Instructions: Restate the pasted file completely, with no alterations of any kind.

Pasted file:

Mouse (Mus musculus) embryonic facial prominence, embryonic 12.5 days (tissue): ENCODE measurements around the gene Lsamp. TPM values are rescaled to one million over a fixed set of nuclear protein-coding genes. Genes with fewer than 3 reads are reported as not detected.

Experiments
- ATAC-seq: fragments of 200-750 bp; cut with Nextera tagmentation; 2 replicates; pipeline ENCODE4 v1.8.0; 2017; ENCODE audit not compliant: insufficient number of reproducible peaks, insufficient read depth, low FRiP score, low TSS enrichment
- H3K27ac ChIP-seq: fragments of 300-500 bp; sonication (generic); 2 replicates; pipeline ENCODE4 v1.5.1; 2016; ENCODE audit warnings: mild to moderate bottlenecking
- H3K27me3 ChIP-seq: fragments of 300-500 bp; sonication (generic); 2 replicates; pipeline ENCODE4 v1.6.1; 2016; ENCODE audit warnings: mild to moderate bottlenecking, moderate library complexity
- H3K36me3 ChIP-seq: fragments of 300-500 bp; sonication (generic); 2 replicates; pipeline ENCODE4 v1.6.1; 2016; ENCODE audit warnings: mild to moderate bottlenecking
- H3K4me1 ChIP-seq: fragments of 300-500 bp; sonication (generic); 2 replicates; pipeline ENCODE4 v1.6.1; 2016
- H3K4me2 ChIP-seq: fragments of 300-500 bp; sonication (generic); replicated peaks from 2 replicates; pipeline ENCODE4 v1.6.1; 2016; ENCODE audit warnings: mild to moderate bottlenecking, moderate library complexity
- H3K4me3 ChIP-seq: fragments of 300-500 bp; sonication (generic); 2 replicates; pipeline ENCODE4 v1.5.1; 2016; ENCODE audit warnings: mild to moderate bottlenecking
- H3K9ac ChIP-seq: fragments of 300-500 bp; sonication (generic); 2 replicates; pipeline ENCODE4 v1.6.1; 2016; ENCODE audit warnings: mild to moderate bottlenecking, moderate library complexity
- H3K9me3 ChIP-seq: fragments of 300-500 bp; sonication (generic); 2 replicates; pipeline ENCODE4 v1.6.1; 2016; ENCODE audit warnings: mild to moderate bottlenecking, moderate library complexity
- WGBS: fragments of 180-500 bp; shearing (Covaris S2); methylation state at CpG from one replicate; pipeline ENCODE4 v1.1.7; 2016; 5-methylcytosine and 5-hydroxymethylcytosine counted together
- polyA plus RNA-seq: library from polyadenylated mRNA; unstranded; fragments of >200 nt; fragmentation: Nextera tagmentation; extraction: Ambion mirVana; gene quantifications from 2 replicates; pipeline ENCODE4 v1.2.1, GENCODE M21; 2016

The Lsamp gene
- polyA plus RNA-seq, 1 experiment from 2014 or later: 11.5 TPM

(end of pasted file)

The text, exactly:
Mouse (Mus musculus) embryonic facial prominence, embryonic 12.5 days (tissue): ENCODE measurements around the gene Lsamp. TPM values are rescaled to one million over a fixed set of nuclear protein-coding genes. Genes with fewer than 3 reads are reported as not detected.

Experiments
- ATAC-seq: fragments of 200-750 bp; cut with Nextera tagmentation; 2 replicates; pipeline ENCODE4 v1.8.0; 2017; ENCODE audit not compliant: insufficient number of reproducible peaks, insufficient read depth, low FRiP score, low TSS enrichment
- H3K27ac ChIP-seq: fragments of 300-500 bp; sonication (generic); 2 replicates; pipeline ENCODE4 v1.5.1; 2016; ENCODE audit warnings: mild to moderate bottlenecking
- H3K27me3 ChIP-seq: fragments of 300-500 bp; sonication (generic); 2 replicates; pipeline ENCODE4 v1.6.1; 2016; ENCODE audit warnings: mild to moderate bottlenecking, moderate library complexity
- H3K36me3 ChIP-seq: fragments of 300-500 bp; sonication (generic); 2 replicates; pipeline ENCODE4 v1.6.1; 2016; ENCODE audit warnings: mild to moderate bottlenecking
- H3K4me1 ChIP-seq: fragments of 300-500 bp; sonication (generic); 2 replicates; pipeline ENCODE4 v1.6.1; 2016
- H3K4me2 ChIP-seq: fragments of 300-500 bp; sonication (generic); replicated peaks from 2 replicates; pipeline ENCODE4 v1.6.1; 2016; ENCODE audit warnings: mild to moderate bottlenecking, moderate library complexity
- H3K4me3 ChIP-seq: fragments of 300-500 bp; sonication (generic); 2 replicates; pipeline ENCODE4 v1.5.1; 2016; ENCODE audit warnings: mild to moderate bottlenecking
- H3K9ac ChIP-seq: fragments of 300-500 bp; sonication (generic); 2 replicates; pipeline ENCODE4 v1.6.1; 2016; ENCODE audit warnings: mild to moderate bottlenecking, moderate library complexity
- H3K9me3 ChIP-seq: fragments of 300-500 bp; sonication (generic); 2 replicates; pipeline ENCODE4 v1.6.1; 2016; ENCODE audit warnings: mild to moderate bottlenecking, moderate library complexity
- WGBS: fragments of 180-500 bp; shearing (Covaris S2); methylation state at CpG from one replicate; pipeline ENCODE4 v1.1.7; 2016; 5-methylcytosine and 5-hydroxymethylcytosine counted together
- polyA plus RNA-seq: library from polyadenylated mRNA; unstranded; fragments of >200 nt; fragmentation: Nextera tagmentation; extraction: Ambion mirVana; gene quantifications from 2 replicates; pipeline ENCODE4 v1.2.1, GENCODE M21; 2016

The Lsamp gene
- polyA plus RNA-seq, 1 experiment from 2014 or later: 11.5 TPM